Resilient leadership

In Chinese, the word crisis consists of two characters. The first character means danger, the other means opportunity. And that is precisely the challenge of leading in a crisis. You live and work in an environment where dangers and opportunities abound, challenging you daily to make choices. 

As a professional, you make choices within your field and the consequences of your choices may be small or large, but they are usually clear. As a manager, the consequences of your choices are usually unclear and affect all your employees, customers, colleagues and, of course, yourself. If 20 percent of your employees (in the care sector) are home sick and overtired, if 20 percent of your customers do not pay your bills or pay them very late, if your turnover drops by 40 percent within a year, then you and I are faced with decisions that have enormous consequences.

And these are just the “dangers”. The “opportunities” that are (often) hidden in every crisis also challenge us to make choices and set priorities again and again. ‘Am I going to invest all my time in the survival of our company now, or am I going to take the time in the middle of the crisis to discover what my customers need now, tomorrow and the day after?’

Crisis costs time and energy!

Therefore, the first of 5 essential leadership qualities in the crisis is resilient leadership. 

Here we distinguish three elements that together make up resilient leadership:

1. Personal resilience 

As a leader, it is your responsibility to take good care of yourself. There are 7 resilience competences that together ensure that your resilience is at a healthy level:

  • A reconciled past and emotional stability
  • Realistic optimism and a lifestyle of gratitude
  • Problem solving ability and healthy assertiveness
  • Focus on developing and using your natural talents
  • Discipline and a healthy lifestyle 
  • Passion and meaningful living
  • Relational skill and the will to maintain healthy relationships

The beauty of these 7 competences is that they are all interlinked. If you train one of them, the other 6 will grow with it. As a leader, it is vital to keep training your resilience. Therefore, every year, choose one of the 7 resilience competencies to train, specifically this one, that year. In addition, it is essential to build your own support team. Which 3, 4 or 5 people around you are available to you as sparring partner and/or friend during your marathon?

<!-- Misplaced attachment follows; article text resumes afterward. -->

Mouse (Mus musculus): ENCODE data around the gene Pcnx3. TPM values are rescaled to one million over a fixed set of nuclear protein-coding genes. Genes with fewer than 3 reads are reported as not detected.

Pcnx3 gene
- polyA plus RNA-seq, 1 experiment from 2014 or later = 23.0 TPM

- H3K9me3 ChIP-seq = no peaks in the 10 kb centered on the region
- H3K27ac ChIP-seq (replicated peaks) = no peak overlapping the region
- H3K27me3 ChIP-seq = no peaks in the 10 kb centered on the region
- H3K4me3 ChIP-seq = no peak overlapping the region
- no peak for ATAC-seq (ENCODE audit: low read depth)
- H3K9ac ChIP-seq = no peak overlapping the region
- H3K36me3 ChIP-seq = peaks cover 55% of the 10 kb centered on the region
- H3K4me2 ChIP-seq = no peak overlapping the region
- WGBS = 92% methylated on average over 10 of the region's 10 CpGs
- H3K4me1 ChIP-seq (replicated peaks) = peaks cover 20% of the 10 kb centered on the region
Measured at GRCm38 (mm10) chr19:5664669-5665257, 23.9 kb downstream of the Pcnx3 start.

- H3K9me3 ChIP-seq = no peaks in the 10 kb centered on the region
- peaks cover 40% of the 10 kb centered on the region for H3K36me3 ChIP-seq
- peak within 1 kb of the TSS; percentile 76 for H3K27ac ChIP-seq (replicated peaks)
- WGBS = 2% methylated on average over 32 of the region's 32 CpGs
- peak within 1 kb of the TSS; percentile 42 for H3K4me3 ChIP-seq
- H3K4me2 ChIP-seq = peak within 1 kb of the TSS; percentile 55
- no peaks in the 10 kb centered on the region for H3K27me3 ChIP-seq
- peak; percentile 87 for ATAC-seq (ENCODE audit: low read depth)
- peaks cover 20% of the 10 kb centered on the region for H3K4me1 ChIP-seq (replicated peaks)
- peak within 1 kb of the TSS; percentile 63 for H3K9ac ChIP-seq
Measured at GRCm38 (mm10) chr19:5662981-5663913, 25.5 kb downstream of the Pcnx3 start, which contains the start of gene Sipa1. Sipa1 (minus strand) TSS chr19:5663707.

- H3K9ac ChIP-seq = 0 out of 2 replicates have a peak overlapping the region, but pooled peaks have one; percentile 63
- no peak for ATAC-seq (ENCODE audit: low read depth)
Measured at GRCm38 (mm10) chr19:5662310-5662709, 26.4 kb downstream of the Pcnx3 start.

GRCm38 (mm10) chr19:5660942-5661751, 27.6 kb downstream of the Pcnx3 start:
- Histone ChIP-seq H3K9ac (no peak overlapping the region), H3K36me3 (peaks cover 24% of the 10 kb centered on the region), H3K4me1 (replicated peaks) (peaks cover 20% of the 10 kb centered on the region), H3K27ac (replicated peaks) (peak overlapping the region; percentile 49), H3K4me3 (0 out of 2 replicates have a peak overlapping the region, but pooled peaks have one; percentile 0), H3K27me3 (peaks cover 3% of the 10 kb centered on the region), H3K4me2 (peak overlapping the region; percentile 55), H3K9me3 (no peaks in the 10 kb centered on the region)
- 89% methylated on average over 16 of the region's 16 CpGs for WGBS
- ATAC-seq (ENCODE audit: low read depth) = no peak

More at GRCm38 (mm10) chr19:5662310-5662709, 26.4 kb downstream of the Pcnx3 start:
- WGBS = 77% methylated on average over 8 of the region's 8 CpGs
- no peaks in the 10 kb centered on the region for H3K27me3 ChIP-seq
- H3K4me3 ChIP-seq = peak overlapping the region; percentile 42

2. Organisational resilience

As a manager, how do you address all employees in your organisation? How can you support everyone, even in the midst of a crisis, so that they also consciously start training their personal resilience? Help them to get a good insight into their personal resilience competences. Where are they already strong? Where do they specifically need training? And then facilitate all professionals to start and sustain their own tailor-made resilience training. Then also stimulate social resources within your organisation:

  • Positive collegial relationships
  • A culture of appreciation
  • A culture of constructive feedback and feed-forward
  • Intervision groups where professionals continue to learn together
  • Available mentors
  • Inspiring and facilitating leaders at all levels

Besides a positive culture, a resilient organisation also needs a healthy structure. To build and maintain resilience sustainably in your organisation, you need structural resources.

  • Job matches talent: people learn to use as many of their intrinsic talents as possible in their current job
  • Mastery: professionals continue to be challenged to grow in their profession
  • Mission and vision: many professionals can link their personal mission to the mission of the organisation
  • Healthy finances: the organisation and all employees continue to strive for healthy finances and the level of debt is minimised

3. Skin in the game

Nassim Taleb wrote the book Antifragile. In it, he describes how resilience creates the basic conditions for continuing to live and perform healthily in the crisis. But in addition to this, it is important for managers to go a step further, and to grow into “antifragility”. Here, the executive consciously steps into the crisis, faces the danger with a fair amount of assertiveness, calculates the risks and then takes those risks that he deems necessary to use the crisis to achieve a meaningful transformation of the organisation. And one competence plays an essential role in this:

“Skin in the game” managers:

  • take personal responsibility and consequences for everything they say and do 
  • make courageous choices with heart and soul and constantly making them understandable to everyone in the organisation
  • are honourable in all choices and consistently maintain integrity 
  • surround themselves with others who also give their “skin in the game”. And invite those who do not, to leave the organisation.
  • give “soul to the game” and continue to grow in honest mastery, with the desire to create quality and beauty in everyday work 

Where can you start to develop this first leadership quality in the crisis?

  1. Choose one of the 7 resilience competences and create a training plan of daily and weekly training elements
  2. The book “Resilience” by Paul Donders gives a complete manual on how to build the 7 resilience competences as well as the 4 social and the 4 structural resources.
  3. Build your own support team. Find one or two training buddies with whom you will train together. Start a peer support tribe to meet at least 4 times a year to learn with and from each other.
  4. Enjoy life with all that! Be good to yourself regularly!

Door: Paul Donders


  1. Resilience – Paul Ch. Donders
  2. Skin in the game – Nassim N. Taleb
  3. Atomic Habits – James Clear